ESL students need to acquire many different kinds of reading skills to achieve their English goals. Strategies like reading for gist and reading for comprehension help students achieve a more natural fluency in their reading, and creative exercises keep students motivated.
Skimming and Scanning
ESL students often feel intimidated when faced with a few paragraphs of English. Help them get over their fears by teaching these skills first, which don't require understanding or reading every single word in the text. When teaching skimming (or gist) and scanning skills, explain to your students that both involve speed and learning to read only important words. When skimming, readers are looking to get the main idea of a text, while scanning is looking for specific information.
Use scrambled paragraphs. Find an article written at your students' level that has several paragraphs of text. Print out a copy leaving space between each paragraph. Cut them apart so that the students can't immediately tell the order of the paragraphs. Give them the title of the article and let them try to organize the paragraphs into the correct order. Set a time limit so that the students are forced to skim rather than read word for word and check students' work when the time is up.
Scanning skills can be taught using common examples, like travel situtations. Create a detailed train or airplane schedule and a separate itinerary. Only have one or two of the schedule options work with the travel itinerary. Give the students both papers and ask them to find the best travel option that fits the itinerary they've been given.
Another option is to give the students several articles or a page from a newspaper. Having previously chosen a topic covered in the text you've given them, have the students race to see who can find the topic first. This kind of speed-reading for a particular word or topic is a competitive way to teach scanning.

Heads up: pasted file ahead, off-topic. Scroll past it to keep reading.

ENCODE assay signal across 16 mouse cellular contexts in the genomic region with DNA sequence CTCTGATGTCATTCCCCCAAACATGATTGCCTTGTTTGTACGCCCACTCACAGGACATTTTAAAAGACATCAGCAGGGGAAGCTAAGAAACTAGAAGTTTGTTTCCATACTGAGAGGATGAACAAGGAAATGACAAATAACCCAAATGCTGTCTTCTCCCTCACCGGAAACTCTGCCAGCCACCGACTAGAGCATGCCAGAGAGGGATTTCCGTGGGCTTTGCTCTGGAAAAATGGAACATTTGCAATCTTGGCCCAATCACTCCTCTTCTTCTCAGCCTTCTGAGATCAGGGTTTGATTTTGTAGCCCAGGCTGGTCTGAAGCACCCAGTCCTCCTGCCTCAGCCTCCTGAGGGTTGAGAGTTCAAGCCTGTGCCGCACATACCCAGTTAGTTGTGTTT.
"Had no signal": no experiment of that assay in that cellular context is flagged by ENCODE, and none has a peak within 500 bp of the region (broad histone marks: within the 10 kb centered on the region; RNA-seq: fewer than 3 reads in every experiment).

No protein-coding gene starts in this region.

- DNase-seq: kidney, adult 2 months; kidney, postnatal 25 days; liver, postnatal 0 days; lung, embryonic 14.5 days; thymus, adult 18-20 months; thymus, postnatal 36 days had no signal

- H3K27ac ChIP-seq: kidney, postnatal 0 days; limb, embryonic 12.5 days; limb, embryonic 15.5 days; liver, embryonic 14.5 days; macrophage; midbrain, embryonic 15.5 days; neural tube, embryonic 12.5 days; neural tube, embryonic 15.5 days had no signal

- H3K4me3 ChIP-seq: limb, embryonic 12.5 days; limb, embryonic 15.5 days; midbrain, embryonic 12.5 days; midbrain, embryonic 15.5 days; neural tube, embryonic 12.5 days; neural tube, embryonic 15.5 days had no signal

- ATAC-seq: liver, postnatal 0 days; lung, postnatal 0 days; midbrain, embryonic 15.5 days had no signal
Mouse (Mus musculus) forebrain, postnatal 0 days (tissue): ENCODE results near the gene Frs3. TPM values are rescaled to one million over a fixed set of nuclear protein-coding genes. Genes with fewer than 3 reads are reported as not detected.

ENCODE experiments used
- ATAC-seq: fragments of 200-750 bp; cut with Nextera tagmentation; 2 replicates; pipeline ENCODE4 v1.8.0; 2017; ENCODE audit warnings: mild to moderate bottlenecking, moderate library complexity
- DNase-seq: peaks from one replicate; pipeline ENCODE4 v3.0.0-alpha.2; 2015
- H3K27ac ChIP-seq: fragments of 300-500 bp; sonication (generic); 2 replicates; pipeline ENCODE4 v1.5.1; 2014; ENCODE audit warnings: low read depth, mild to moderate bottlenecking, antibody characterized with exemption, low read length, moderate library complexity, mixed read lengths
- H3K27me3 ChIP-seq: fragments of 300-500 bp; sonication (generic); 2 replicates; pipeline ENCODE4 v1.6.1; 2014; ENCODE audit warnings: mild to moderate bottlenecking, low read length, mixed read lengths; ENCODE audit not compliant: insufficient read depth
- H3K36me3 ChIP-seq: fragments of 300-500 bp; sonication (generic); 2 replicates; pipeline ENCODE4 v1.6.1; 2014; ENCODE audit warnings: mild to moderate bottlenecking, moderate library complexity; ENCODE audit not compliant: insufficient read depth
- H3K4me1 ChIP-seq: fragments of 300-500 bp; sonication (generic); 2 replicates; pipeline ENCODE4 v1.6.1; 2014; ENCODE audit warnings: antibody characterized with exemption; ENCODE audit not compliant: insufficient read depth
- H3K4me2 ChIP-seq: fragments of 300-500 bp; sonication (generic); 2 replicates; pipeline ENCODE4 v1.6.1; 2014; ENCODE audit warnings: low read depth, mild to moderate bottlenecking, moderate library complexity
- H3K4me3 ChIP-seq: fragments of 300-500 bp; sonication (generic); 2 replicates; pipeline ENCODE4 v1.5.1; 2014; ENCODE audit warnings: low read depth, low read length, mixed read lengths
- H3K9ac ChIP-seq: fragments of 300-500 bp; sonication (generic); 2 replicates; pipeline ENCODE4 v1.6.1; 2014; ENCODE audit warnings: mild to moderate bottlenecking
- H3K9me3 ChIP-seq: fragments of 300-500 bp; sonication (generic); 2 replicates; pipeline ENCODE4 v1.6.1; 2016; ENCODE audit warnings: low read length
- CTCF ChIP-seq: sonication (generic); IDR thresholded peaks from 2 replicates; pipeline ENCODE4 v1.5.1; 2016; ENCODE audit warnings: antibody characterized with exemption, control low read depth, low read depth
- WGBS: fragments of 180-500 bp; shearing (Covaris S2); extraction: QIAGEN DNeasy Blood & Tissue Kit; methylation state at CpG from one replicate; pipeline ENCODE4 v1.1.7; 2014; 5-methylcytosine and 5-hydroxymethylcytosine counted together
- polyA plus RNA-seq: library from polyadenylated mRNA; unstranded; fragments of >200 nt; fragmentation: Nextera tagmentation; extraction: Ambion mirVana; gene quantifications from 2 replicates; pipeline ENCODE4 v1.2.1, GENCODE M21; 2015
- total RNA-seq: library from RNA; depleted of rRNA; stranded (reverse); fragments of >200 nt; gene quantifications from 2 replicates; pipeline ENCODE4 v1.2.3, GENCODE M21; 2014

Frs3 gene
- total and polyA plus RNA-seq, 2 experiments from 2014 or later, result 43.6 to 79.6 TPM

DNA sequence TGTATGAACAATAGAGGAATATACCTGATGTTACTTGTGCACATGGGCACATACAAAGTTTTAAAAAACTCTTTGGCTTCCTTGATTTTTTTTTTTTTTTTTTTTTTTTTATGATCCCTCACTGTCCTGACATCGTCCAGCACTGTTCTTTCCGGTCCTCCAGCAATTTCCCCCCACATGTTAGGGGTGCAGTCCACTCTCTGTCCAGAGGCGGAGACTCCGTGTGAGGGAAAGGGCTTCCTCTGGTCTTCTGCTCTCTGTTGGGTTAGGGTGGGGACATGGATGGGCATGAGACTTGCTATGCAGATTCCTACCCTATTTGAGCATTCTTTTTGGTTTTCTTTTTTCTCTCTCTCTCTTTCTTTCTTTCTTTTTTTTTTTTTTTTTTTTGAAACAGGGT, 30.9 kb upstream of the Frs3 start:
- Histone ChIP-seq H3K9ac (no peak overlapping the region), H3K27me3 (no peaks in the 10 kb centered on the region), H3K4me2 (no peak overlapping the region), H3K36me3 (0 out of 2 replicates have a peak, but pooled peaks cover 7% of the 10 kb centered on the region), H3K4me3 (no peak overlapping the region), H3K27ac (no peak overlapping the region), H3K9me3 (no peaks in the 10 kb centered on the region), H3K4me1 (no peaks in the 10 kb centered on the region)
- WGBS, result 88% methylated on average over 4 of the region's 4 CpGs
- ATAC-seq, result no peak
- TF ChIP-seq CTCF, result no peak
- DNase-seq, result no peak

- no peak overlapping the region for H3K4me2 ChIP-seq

Comprehension and Intensive Reading
Once your students feel comfortable with skimming and scanning texts in English, they are ready to learn other important reading skills: comprehension and intensive reading. Reading for comprehension is for general to specific understanding of a text and is the one of the most commonly taught reading skills. Intensive reading is even more detailed and accurate reading.
To work on comprehension skills, create questionnaires based on current news articles that require students to produce detailed answers based on the text they have read. Or give them exercises with sentences missing important vocabulary from the article. Ask sudents to fill in the blanks after they've finished reading.
Intensive reading skills require nearly complete understanding of the text. To teach these skills to lower-level learners, you'll need to make sure that they understand all the vocabulary first. More advanced students should be able to figure out any unfamiliar words from context. This reading skill can be taught with activities like reading a simple contract, solving math word problems, and following a recipe. The texts should be full of detailed, specific information, like names, places and numbers, encouraging the students to read carefully.
Follow up the activity with some comprehension questions to ensure that the students understood the vocabulary and text.
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